flow side table, 2009, © Timothy Schreiber

Timothy Schreiber is one of those designers that doesn’t leave anyone indifferent with his work. Born in Germany and currently dividing his time between London, Sydney and the rest of the world, Schreiber has captivated a lot of people with his creations and the innovative processes he follows. Inspired by nature and experimenting constantly with the latest technology inventions, he brings a breeze of fresh air to the world design scene. Some say that his designs possess certain sexiness and others focus on their organic forms that seem to ask for a caress. His pieces combine comfort with functionality and imagination with cutting edge design and have gained him already two red dot awards. Yatzer approached him for an exclusive interview and he kindly answered us from an airport lounge just before one of his regular trips. So, our beloved readers, fasten up your seat belts and get ready to fly!

Timothy Schreiber

Well, Timothy, how did your adventure start?
Being also an Architect I was fortunate to work on a variety of different projects throughout the world for the past 10 years. After High school and before I started my architectural studies I was first trained in traditional cabinet making in Germany. Then while I was studying architecture I worked as a cabinet maker in California in the USA during the university breaks. That was my first work experience abroad and incredibly exciting. I was working on very large shop fit outs for major retailers in the US and as a cabinet maker I was actually working in the work shop on the actual manufacturing of the joinery. The experience I gained during that time was invaluable for my further career. After I completed my studies I started to work as an Architect in Australia and through this I was lucky to get involved in the Aquatic centre for the Olympic Games in Beijing, where I lived and worked in 2003/2004. This for me completely different and new environment was another invaluable experience, which resulted in another extremely creative phase in my recent career. Just before Christmas last year I was lucky to spent 3 moths for a project in Tokyo, which was another highlight of inspiration and experience. I believe that I am still at the very beginning of a great “adventure” and I am looking forward to new upcoming opportunities in new inspiring locations on this earth.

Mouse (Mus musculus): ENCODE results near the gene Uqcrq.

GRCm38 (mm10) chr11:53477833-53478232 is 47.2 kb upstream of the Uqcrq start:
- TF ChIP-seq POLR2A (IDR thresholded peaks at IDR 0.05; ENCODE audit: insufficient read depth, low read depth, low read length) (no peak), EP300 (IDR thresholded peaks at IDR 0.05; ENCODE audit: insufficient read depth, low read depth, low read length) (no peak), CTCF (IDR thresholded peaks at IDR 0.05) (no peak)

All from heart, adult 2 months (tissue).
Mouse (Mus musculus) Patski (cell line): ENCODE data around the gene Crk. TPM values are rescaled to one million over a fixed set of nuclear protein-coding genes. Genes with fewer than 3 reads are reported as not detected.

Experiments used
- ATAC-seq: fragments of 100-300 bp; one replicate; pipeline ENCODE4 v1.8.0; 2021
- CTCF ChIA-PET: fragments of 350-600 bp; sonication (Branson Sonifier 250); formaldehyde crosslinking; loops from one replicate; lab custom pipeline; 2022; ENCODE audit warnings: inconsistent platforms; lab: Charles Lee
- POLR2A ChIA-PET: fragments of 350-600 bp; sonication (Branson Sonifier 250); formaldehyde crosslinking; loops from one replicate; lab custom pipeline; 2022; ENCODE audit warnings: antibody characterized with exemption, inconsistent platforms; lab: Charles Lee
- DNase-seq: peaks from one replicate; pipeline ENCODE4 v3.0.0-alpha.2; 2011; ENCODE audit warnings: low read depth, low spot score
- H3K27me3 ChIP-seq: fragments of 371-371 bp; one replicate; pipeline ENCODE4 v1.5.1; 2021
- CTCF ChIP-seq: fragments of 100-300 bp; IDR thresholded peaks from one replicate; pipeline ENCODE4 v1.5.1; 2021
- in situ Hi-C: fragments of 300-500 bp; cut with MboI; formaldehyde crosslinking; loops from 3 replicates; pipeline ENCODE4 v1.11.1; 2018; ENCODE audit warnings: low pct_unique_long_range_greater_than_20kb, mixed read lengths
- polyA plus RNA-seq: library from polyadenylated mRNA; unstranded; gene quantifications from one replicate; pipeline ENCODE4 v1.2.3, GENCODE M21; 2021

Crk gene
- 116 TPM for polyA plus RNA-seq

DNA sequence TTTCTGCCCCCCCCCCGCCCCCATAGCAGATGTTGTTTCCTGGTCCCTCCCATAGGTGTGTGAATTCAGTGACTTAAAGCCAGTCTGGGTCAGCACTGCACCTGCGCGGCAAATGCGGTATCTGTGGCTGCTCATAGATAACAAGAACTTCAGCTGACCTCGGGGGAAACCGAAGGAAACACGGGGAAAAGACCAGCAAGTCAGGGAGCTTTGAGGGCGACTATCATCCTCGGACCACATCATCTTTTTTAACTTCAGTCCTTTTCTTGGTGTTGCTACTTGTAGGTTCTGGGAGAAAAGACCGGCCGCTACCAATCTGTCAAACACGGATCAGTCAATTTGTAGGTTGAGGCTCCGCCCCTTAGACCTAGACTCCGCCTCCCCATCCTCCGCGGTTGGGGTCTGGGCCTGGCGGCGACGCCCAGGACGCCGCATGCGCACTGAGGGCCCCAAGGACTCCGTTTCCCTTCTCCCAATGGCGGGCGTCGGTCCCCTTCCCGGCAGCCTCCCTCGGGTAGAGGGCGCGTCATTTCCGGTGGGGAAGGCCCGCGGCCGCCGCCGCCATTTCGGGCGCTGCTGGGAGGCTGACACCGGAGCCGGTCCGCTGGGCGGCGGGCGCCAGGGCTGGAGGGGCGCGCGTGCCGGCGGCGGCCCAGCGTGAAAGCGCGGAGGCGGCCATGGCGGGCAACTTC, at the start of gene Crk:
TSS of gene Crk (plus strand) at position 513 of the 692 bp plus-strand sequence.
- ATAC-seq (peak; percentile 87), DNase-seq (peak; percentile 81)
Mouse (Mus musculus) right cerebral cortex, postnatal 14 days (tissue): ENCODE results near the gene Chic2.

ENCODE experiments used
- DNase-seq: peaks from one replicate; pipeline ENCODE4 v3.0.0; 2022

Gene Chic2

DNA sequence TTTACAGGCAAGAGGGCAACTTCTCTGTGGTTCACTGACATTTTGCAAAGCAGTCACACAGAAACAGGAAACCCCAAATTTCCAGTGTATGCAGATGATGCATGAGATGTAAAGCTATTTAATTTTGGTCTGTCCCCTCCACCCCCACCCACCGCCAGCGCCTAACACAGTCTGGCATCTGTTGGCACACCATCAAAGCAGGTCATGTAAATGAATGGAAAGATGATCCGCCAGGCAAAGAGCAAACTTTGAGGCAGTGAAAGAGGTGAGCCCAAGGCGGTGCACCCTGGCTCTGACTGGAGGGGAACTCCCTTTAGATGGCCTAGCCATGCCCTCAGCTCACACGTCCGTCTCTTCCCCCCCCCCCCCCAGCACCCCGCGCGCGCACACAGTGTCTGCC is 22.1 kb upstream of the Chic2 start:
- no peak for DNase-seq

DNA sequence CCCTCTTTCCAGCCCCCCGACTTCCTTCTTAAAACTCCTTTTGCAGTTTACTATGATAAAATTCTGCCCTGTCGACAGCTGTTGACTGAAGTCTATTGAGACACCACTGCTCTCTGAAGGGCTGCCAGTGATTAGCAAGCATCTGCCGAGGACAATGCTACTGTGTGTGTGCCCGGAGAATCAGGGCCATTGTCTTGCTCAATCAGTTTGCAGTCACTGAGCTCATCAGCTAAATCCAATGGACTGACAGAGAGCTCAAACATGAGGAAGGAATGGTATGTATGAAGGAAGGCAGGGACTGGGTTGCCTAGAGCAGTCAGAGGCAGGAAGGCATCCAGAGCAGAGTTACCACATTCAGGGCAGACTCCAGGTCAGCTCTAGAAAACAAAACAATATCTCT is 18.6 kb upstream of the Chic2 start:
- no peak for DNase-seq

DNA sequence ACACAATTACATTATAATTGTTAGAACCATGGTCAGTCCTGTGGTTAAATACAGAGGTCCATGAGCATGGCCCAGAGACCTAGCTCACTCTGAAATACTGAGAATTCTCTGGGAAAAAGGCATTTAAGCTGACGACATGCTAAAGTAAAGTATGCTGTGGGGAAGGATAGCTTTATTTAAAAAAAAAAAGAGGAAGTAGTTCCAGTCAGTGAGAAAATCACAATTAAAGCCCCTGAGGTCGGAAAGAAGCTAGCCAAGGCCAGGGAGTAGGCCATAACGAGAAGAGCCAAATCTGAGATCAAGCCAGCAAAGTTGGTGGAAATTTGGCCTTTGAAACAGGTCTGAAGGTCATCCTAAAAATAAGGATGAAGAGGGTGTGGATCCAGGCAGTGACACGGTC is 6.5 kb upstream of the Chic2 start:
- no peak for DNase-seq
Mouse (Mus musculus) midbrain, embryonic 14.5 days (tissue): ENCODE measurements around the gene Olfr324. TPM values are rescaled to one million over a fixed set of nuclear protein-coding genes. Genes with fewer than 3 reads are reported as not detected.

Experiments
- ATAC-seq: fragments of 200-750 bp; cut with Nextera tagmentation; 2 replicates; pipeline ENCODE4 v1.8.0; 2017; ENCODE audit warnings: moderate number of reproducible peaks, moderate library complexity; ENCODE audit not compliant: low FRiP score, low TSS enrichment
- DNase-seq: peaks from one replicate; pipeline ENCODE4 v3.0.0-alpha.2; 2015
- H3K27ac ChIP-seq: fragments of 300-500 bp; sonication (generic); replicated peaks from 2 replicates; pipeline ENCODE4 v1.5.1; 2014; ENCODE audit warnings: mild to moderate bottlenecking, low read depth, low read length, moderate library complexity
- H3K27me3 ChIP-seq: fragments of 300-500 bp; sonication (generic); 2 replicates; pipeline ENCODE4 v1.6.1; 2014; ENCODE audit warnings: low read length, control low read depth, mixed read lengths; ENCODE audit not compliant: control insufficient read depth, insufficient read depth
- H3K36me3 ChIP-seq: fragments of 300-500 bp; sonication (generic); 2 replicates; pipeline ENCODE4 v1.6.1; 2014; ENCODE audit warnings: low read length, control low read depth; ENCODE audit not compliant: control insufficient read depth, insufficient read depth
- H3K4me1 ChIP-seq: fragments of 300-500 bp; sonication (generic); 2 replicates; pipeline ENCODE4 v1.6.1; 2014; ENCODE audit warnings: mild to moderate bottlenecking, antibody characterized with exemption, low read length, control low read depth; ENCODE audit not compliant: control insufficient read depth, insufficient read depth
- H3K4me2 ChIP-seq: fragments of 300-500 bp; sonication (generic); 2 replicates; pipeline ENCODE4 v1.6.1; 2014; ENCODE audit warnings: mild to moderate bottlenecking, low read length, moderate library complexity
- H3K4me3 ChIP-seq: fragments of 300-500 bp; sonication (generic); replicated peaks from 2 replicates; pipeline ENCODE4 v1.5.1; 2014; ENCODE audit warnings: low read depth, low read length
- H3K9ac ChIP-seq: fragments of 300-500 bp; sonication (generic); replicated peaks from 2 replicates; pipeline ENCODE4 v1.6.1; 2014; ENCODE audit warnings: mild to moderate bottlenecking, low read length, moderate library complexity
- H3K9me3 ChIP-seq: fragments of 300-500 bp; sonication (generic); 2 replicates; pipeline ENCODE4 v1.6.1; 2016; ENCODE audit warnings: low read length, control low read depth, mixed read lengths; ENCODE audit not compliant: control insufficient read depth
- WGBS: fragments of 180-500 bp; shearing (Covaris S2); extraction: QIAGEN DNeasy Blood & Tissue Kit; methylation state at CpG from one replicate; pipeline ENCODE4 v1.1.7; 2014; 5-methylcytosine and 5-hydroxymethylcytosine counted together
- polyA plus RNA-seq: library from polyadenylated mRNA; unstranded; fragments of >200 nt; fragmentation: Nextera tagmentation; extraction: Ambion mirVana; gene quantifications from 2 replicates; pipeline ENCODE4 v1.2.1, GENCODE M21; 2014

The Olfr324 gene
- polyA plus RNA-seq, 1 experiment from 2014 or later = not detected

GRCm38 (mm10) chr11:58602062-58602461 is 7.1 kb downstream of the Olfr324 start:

flow side table, 2009, © Timothy Schreiber

Many of your creations have organic forms. Furthermore, creations like the morphogenesis chaise hide behind them an intensive research process of natural structural systems and micro structures. What is the role of nature in your work and from where else you get inspired?
Over the years I have realized that anything that surrounds us can be inspiring, but it is a matter of one's viewpoint and a trained eye. For example in the country or surrounding that someone has grown up in or lived in for a very long time, the senses tend to get lazy regarding inspiration by everyday objects. However, if you constantly chance your living and work environment (which I have been trying to do for the past 10 years) it helps your eyes and brain to look at things from a different viewpoint and you start rethinking familiar phenomenons. Here is an example: A standard soft drink can. I have probably had thousands in my life, but I never really looked at their very essence while I was in Germany. However, when I first came to the USA and then Australia, Korea, China, Japan I noticed subtle differences in their design. Some are just bigger or smaller than others, but some have slightly different shapes and details which might make them more comfortable to carry or store them. Some slight alterations in shape might enable the design to use thinner metal and therefore make the can lighter. Some are made from 3 parts, some from 2 and the mouth varies, too, providing for a different drinking experience. After some research I realized that there are thousands of patents have gone into the design of those cans since their invention. I am still fascinated by them now, every time I have one in my hands.
This is just one example, how a simple everyday object can be very inspiring to me and there are billions of others that surround us and can be equally inspiring, if you look at them in the right way.
Of course, in regards to my more organic forms I found a lot of inspiration in natural phenomenons, mainly though the study of microscopic cell structures.

Pan 07 chairs, 2006, © Timothy Schreiber

Pan O7 chairs, 2006, © Timothy Schreiber

Zero G table, 2006, © Timothy Schreiber

Tell us more about your experimentations with materials like carbon nano tubes for your zero_ g table. Which are their advantages?
Zero G Table was a great conceptual experiment. I was studying various microstructures for about 2 years before, while I was working on my Pan_07 chair which also won a red dot design award in 2006. Through this research I discovered the carbon nanotubes, a material which is used for tennis rackets. It is a very fascinating material that combines extreme strength with extremely low weight.

You mention that contemporary rapid manufacturing technology opens the gate to new concepts that were previously unmanufacturable. Which is the role of new technology to your work and in which way it affects the designing process?